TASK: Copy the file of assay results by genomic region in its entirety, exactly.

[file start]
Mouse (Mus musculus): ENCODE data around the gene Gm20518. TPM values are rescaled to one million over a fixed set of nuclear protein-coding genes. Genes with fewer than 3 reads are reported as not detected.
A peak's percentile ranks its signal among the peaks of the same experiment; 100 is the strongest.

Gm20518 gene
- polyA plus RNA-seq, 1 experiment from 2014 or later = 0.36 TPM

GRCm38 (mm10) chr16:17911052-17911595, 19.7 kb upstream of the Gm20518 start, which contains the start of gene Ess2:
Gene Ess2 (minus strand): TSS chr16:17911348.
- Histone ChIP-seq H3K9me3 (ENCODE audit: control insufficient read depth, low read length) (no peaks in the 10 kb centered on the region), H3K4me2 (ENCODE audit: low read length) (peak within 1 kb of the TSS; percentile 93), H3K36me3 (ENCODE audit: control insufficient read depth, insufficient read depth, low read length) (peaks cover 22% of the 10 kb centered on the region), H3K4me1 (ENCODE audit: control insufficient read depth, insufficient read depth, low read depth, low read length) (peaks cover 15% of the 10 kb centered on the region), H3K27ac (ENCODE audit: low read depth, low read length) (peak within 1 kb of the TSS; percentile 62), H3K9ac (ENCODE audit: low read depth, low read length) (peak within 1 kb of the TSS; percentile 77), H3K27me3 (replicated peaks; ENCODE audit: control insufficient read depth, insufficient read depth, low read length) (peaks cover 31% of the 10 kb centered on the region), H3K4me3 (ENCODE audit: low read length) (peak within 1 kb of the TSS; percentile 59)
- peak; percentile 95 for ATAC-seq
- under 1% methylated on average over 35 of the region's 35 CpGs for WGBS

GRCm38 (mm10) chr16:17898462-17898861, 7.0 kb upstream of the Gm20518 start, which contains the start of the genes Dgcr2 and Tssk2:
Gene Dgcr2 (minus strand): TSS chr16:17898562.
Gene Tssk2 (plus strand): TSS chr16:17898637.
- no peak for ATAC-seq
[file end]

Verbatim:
Mouse (Mus musculus): ENCODE data around the gene Gm20518. TPM values are rescaled to one million over a fixed set of nuclear protein-coding genes. Genes with fewer than 3 reads are reported as not detected.
A peak's percentile ranks its signal among the peaks of the same experiment; 100 is the strongest.

Gm20518 gene
- polyA plus RNA-seq, 1 experiment from 2014 or later = 0.36 TPM

GRCm38 (mm10) chr16:17911052-17911595, 19.7 kb upstream of the Gm20518 start, which contains the start of gene Ess2:
Gene Ess2 (minus strand): TSS chr16:17911348.
- Histone ChIP-seq H3K9me3 (ENCODE audit: control insufficient read depth, low read length) (no peaks in the 10 kb centered on the region), H3K4me2 (ENCODE audit: low read length) (peak within 1 kb of the TSS; percentile 93), H3K36me3 (ENCODE audit: control insufficient read depth, insufficient read depth, low read length) (peaks cover 22% of the 10 kb centered on the region), H3K4me1 (ENCODE audit: control insufficient read depth, insufficient read depth, low read depth, low read length) (peaks cover 15% of the 10 kb centered on the region), H3K27ac (ENCODE audit: low read depth, low read length) (peak within 1 kb of the TSS; percentile 62), H3K9ac (ENCODE audit: low read depth, low read length) (peak within 1 kb of the TSS; percentile 77), H3K27me3 (replicated peaks; ENCODE audit: control insufficient read depth, insufficient read depth, low read length) (peaks cover 31% of the 10 kb centered on the region), H3K4me3 (ENCODE audit: low read length) (peak within 1 kb of the TSS; percentile 59)
- peak; percentile 95 for ATAC-seq
- under 1% methylated on average over 35 of the region's 35 CpGs for WGBS

GRCm38 (mm10) chr16:17898462-17898861, 7.0 kb upstream of the Gm20518 start, which contains the start of the genes Dgcr2 and Tssk2:
Gene Dgcr2 (minus strand): TSS chr16:17898562.
Gene Tssk2 (plus strand): TSS chr16:17898637.
- no peak for ATAC-seq